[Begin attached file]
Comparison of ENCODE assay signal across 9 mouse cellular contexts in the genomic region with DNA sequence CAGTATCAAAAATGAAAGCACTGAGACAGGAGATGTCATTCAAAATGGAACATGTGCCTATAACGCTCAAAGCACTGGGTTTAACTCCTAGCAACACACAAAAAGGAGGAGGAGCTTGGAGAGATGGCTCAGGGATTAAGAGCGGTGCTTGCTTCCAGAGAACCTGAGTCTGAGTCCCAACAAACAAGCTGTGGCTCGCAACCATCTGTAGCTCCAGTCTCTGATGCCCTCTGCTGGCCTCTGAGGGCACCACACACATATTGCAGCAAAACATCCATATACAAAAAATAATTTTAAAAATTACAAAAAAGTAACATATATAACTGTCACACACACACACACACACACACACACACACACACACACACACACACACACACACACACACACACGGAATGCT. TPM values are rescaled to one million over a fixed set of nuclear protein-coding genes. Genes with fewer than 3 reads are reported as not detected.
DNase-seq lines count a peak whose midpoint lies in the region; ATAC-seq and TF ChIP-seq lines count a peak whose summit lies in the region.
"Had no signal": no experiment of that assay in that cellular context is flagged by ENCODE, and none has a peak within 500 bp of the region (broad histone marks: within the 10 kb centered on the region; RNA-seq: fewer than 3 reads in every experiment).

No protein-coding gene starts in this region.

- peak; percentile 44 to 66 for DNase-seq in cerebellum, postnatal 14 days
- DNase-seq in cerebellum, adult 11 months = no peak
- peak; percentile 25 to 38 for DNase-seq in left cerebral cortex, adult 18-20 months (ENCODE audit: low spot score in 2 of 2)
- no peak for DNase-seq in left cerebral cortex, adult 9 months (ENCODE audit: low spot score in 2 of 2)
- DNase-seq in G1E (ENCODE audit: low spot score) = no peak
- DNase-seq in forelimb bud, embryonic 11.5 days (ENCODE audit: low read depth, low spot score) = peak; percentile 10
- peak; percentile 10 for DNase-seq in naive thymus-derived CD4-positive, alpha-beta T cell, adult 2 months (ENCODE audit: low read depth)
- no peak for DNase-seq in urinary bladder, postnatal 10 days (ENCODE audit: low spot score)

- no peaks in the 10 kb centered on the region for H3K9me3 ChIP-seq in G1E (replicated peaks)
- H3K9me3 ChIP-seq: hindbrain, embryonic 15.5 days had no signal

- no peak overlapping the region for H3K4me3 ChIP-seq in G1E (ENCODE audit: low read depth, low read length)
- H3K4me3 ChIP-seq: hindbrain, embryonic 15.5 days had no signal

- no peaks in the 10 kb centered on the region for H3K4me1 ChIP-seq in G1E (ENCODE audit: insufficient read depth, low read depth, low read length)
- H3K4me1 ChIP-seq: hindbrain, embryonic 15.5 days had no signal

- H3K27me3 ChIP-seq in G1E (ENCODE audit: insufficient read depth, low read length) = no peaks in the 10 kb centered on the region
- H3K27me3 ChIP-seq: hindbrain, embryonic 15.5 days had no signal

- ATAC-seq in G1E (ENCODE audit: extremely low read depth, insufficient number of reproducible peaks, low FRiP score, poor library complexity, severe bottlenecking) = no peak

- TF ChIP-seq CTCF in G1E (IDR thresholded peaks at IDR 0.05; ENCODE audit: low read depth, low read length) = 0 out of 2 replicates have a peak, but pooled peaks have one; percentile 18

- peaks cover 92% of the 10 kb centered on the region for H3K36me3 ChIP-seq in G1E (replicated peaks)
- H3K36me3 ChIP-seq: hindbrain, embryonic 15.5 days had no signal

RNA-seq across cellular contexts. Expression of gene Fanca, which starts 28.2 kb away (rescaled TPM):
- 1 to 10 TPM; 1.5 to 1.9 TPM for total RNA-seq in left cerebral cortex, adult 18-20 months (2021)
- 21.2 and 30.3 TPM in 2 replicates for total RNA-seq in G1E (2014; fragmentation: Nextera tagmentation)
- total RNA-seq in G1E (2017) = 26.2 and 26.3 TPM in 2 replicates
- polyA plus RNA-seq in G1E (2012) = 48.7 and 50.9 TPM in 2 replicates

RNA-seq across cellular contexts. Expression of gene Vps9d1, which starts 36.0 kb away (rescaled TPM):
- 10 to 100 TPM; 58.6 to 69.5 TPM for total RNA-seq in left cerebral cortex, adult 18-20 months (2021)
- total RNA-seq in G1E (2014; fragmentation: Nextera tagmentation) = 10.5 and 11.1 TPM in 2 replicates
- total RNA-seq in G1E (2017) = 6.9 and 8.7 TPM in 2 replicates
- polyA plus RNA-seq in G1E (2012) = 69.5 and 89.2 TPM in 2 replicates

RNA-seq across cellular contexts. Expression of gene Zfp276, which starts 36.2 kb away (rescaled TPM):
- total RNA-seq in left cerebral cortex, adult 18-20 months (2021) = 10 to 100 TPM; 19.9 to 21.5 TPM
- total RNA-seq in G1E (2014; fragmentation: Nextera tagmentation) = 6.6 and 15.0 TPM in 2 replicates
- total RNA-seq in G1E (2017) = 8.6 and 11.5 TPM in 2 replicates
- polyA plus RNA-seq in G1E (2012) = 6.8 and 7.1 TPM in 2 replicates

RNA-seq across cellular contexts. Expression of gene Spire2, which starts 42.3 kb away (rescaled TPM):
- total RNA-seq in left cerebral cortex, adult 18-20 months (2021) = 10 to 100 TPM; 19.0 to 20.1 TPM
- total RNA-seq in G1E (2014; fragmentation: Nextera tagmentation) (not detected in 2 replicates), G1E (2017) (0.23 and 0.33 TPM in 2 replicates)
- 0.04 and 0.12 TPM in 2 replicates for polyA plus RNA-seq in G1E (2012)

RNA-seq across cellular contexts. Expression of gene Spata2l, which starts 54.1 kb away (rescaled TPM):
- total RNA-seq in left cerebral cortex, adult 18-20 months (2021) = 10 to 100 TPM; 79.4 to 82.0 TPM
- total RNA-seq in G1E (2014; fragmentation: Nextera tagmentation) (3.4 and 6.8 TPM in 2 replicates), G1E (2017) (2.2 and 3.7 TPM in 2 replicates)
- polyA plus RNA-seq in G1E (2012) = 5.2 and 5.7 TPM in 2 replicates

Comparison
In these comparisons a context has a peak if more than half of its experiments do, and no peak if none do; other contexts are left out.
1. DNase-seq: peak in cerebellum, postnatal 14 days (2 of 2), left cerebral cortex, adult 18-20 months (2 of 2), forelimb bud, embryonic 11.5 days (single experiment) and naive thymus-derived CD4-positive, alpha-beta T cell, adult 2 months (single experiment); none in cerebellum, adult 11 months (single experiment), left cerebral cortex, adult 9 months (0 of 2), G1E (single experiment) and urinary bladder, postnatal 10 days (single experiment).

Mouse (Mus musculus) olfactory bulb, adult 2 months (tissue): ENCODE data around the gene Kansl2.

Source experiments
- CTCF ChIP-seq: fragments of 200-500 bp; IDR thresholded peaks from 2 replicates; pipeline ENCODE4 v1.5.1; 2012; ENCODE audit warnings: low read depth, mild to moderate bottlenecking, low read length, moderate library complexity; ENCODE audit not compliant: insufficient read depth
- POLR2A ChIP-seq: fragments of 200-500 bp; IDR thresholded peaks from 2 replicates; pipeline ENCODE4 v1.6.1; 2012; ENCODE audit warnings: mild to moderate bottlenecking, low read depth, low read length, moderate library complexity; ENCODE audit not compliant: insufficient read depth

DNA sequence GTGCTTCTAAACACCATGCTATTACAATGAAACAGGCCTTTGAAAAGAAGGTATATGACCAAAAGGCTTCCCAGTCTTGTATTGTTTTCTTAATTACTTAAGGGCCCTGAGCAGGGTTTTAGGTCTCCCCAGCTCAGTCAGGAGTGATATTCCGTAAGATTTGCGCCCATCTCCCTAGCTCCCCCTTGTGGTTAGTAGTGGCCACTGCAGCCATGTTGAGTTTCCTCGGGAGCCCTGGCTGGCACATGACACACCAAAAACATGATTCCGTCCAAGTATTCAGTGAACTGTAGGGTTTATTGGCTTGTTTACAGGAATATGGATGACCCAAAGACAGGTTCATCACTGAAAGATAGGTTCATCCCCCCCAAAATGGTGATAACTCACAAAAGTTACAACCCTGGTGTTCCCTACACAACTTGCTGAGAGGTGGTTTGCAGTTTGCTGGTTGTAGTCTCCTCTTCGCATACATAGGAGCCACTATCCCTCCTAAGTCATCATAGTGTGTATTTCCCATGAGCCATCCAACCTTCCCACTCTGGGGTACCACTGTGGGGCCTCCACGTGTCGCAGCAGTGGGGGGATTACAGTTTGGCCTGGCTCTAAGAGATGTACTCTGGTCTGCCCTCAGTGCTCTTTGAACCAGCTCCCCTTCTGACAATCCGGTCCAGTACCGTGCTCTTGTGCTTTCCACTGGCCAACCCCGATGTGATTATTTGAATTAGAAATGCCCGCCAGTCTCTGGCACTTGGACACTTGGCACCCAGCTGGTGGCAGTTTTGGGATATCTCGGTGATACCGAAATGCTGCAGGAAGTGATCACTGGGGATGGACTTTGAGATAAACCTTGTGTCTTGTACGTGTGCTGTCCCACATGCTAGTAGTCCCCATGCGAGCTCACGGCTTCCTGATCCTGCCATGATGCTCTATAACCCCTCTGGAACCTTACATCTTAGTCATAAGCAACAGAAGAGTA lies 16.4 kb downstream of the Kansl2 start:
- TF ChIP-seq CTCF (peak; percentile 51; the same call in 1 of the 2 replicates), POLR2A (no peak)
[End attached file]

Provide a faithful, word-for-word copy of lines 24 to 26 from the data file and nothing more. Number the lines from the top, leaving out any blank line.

- H3K36me3 ChIP-seq: hindbrain, embryonic 15.5 days had no signal

RNA-seq across cellular contexts. Expression of gene Fanca, which starts 28.2 kb away (rescaled TPM):
- 1 to 10 TPM; 1.5 to 1.9 TPM for total RNA-seq in left cerebral cortex, adult 18-20 months (2021)